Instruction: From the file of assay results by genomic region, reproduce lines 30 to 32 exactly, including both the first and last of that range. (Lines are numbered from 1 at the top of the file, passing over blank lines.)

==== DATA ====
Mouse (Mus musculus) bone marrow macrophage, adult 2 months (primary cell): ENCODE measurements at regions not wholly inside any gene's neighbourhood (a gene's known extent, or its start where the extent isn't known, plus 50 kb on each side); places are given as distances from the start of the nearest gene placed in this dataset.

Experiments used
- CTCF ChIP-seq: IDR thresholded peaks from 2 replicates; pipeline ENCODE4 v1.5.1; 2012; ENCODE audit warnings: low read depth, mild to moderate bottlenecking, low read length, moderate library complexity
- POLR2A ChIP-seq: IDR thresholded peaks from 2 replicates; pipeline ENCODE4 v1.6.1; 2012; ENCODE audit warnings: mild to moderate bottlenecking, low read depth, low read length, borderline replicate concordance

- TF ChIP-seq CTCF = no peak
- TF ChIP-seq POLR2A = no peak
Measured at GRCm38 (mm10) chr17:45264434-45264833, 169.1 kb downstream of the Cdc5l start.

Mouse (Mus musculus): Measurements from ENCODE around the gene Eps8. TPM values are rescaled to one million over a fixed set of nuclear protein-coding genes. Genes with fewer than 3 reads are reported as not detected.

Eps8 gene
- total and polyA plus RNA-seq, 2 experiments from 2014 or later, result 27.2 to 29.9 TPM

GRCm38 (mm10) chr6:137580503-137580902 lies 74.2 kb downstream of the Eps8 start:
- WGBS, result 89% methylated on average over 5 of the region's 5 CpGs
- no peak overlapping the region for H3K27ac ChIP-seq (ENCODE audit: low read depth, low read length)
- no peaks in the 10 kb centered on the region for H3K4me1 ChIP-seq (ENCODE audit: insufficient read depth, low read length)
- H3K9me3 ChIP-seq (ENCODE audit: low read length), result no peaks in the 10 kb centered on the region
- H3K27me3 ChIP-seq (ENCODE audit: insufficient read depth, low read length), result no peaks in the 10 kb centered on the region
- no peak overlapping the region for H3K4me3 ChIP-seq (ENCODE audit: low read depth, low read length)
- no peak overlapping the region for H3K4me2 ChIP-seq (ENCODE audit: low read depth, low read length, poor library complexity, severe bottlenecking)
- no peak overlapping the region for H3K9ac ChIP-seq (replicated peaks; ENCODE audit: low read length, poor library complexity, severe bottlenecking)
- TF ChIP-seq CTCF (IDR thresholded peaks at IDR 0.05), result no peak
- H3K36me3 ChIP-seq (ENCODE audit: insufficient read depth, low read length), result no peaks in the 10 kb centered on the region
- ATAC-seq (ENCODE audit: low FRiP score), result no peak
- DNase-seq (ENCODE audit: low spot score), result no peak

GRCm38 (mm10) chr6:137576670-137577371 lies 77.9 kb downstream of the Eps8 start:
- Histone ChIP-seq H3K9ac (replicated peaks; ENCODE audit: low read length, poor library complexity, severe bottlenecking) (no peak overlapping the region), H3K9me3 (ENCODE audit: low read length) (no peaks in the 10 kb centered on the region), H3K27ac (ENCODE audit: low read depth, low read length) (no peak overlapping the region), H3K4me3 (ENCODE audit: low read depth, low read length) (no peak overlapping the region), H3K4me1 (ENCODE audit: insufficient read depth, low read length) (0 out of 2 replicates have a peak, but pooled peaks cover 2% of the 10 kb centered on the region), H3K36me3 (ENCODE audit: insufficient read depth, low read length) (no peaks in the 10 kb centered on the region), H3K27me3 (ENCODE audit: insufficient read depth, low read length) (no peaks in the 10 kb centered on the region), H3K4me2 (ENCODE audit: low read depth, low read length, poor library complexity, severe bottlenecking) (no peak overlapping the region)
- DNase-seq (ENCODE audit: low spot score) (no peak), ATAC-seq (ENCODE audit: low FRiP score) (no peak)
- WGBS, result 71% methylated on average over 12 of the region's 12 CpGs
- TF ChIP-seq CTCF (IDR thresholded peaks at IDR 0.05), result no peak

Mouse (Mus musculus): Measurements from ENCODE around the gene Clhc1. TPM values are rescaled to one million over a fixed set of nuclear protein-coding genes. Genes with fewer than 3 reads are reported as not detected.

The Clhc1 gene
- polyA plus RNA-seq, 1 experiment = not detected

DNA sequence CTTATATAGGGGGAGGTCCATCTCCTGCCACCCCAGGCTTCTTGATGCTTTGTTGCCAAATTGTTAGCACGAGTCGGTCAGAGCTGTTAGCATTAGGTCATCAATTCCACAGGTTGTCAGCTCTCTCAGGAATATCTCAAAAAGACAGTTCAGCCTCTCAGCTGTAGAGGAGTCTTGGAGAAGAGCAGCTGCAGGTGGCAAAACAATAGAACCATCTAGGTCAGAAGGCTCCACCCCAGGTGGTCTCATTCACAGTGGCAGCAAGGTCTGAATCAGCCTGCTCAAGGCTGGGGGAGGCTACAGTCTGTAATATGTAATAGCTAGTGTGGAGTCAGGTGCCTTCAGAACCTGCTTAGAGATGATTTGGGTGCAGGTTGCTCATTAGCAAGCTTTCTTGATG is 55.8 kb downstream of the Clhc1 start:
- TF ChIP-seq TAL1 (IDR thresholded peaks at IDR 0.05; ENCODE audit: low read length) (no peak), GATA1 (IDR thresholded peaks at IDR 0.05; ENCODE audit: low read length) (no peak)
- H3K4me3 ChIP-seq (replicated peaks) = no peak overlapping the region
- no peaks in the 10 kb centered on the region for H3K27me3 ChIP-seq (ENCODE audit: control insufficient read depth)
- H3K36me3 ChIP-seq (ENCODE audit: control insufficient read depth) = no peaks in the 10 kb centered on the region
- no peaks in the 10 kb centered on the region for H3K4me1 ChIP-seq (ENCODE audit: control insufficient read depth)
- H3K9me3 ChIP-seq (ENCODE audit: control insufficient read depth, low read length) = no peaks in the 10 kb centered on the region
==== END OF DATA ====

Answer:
The Clhc1 gene
- polyA plus RNA-seq, 1 experiment = not detected

DNA sequence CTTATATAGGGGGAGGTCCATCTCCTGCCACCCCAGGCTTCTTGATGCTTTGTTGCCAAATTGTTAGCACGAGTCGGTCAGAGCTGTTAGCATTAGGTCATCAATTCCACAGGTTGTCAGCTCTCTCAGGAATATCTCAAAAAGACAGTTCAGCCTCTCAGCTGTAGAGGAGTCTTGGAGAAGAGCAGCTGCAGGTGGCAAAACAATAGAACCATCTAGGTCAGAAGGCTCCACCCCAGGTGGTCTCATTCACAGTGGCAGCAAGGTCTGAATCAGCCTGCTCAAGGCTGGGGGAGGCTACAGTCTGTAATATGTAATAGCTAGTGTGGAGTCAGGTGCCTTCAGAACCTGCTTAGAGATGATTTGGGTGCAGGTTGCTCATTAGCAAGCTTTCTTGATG is 55.8 kb downstream of the Clhc1 start: